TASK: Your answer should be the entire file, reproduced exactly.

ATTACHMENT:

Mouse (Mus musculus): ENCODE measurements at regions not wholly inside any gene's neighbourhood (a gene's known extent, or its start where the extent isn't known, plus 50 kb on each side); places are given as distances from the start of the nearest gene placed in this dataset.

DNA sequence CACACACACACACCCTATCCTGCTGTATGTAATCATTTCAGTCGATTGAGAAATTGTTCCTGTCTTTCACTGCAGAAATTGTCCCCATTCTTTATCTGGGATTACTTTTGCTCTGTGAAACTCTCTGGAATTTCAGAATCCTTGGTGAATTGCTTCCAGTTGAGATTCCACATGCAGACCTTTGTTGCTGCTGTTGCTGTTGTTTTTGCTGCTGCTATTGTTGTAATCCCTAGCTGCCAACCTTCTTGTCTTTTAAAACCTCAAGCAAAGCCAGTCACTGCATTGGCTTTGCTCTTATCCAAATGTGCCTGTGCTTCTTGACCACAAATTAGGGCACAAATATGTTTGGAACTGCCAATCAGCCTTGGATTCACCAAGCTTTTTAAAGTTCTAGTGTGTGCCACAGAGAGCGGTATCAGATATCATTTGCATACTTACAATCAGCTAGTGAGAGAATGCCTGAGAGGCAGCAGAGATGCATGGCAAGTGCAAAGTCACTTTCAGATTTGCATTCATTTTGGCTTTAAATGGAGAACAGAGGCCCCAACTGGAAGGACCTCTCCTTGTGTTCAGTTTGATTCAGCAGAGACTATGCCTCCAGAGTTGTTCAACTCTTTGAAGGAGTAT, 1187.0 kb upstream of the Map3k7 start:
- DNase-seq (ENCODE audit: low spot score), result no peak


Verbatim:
Mouse (Mus musculus): ENCODE measurements at regions not wholly inside any gene's neighbourhood (a gene's known extent, or its start where the extent isn't known, plus 50 kb on each side); places are given as distances from the start of the nearest gene placed in this dataset.

DNA sequence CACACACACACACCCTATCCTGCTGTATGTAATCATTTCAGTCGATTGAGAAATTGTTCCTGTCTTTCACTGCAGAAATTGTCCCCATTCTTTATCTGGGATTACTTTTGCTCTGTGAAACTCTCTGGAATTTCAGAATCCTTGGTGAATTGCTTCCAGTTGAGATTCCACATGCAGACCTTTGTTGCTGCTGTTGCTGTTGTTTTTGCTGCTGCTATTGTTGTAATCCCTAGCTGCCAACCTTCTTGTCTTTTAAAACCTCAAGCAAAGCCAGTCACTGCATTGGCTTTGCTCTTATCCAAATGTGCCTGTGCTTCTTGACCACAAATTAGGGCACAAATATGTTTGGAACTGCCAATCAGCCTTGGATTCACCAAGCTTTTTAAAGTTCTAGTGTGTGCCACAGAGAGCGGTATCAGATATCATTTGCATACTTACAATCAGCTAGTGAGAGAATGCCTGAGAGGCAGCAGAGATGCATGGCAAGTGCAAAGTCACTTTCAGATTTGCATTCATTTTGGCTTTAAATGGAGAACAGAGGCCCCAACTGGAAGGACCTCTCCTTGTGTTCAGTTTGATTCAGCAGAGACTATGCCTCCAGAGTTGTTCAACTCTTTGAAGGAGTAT, 1187.0 kb upstream of the Map3k7 start:
- DNase-seq (ENCODE audit: low spot score), result no peak